Principles of Paleontology (Third Edition)

Reviewed by Michael J. Benton

Michael Foote and Arnold I. Miller
W.H. Freeman, New York, 2007
ISBN-13: 978-0-7167-0613-7 $93.95; £29.99 hardback

Palaeontology has a good press and a bad press. Every week, stimulated by an article in Nature or Science, reports appear around the world of a new species of dinosaur, a remarkable fossil from China with hair or feathers (or both), or a new early human specimen that will ‘revolutionise the way we think about our ancestry.’ This news-led agenda does not represent the deeper advances in palaeontology that come from the application of rigorous analytical techniques to large datasets and illuminate our understanding of evolutionary trends, mass extinctions, phylogeny, and morphological change.

When David Raup and Steve Stanley published the first two editions of the Principles of Paleontology in 1970 and 1978, most palaeontologists were somewhat puzzled or amazed. Many ignored the books, while a few younger folk began to adopt the text in advanced palaeontology teaching. Times have changed, and palaeontologists in universities strive to impart a knowledge of statistics, cladistics, morphometrics, and other ‘ics’ to their students. Palaeontologists can choose this new edition, or Hammer and Harper’s Paleontological data analysis (Blackwell, Oxford, 2005) as a means of introducing their students to quantitative palaeontological methods. As Foote and Miller stress in their introduction, their new book is not a comprehensive primer on palaeontology: students should have mastered the major fossil groups in earlier courses.

The first chapter provides a clear and well-illustrated account of preservation, taphonomy, and completeness of the fossil record. A key feature of the treatment, when compared to many other palaeontological texts, is that quantitative aspects are introduced throughout, with basic descriptions of statistical approaches in the main text that should not cause problems for any reasonably enthusiastic student, and fuller expositions on method in large boxed items. So, there are three such boxed case studies in this chapter that introduce the student to correlation in comparing living and dead specimen collections, rarefaction in comparing fossil collections at different taxic levels, and measures of palaeontological completeness.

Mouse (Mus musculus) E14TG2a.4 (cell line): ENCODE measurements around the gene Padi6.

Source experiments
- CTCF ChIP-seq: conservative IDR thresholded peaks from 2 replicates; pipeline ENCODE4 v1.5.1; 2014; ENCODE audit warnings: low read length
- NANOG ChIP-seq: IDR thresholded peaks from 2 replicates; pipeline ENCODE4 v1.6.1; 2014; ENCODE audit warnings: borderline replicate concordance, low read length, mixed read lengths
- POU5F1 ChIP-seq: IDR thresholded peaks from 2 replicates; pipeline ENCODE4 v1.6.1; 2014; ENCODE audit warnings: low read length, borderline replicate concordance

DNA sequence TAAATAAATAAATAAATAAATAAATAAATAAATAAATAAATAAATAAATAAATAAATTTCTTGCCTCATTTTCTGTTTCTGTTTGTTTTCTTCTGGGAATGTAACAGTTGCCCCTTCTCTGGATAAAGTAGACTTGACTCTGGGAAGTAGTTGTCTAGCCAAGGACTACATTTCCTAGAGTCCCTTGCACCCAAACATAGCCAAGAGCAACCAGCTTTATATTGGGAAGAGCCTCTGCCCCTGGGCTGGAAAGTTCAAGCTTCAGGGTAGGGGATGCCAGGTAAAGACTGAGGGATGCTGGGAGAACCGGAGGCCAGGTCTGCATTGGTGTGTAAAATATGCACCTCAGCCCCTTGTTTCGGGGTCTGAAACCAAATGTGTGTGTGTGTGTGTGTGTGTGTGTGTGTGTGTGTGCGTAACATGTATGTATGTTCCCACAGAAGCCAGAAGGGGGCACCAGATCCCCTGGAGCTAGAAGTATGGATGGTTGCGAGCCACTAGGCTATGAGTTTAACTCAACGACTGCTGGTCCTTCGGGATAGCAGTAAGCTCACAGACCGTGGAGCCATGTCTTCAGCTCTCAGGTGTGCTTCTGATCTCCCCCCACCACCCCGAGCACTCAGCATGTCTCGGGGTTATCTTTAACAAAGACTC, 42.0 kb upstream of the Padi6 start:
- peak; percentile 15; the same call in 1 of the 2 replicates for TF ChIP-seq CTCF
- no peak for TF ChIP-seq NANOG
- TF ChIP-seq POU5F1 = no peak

Quantitative study of growth and form was a key element of earlier editions, and the topic is comprehensively introduced here (Chapter 2). Landmarks, harmonic analysis, ontogeny, growth rates, allometry, and heterochrony are well covered, although the exposition on the fundamentals of harmonic analysis spreads over four pages, and might overwhelm the neophyte student. The rest of the chapter, however, presents all the basic ideas and terminology, with a mix of well-chosen examples from among invertebrates, plants, and vertebrates.

Basic evolution is covered in Chapters 3 and 4, with an introduction to populations and species and systematics. Descriptive and multivariate statistics are introduced, and the systematics chapter is innovative in devoting seven pages to presenting actual examples of formal taxonomic descriptions and synonymy cases. There is a thorough presentation on cladistics, elucidating the fundamental meaning of homology, but also presenting methods and problems in detail. I’m not sure whether the inclusion of stratocladistics and an extensive discussion on whether paraphyletic taxa are a good or bad thing might not seem a little marginal to many students. These are obsessions of some, but by no means all, palaeontologists, and already seem dated. The chapter might have been strengthened by allusion to the tree of life, molecular phylogeny, the use of palaeontology in dating molecular trees, Bayesian techniques, and the like.

The chapter on ‘Evolutionary morphology’ brings together some disparate topics, from functional morphology (trilobites, dinosaurs, crinoids) to shape space and trade-offs in the achievement of optimum shape. This latter part of the chapter is pure Raup, and a strength of all three editions of the book.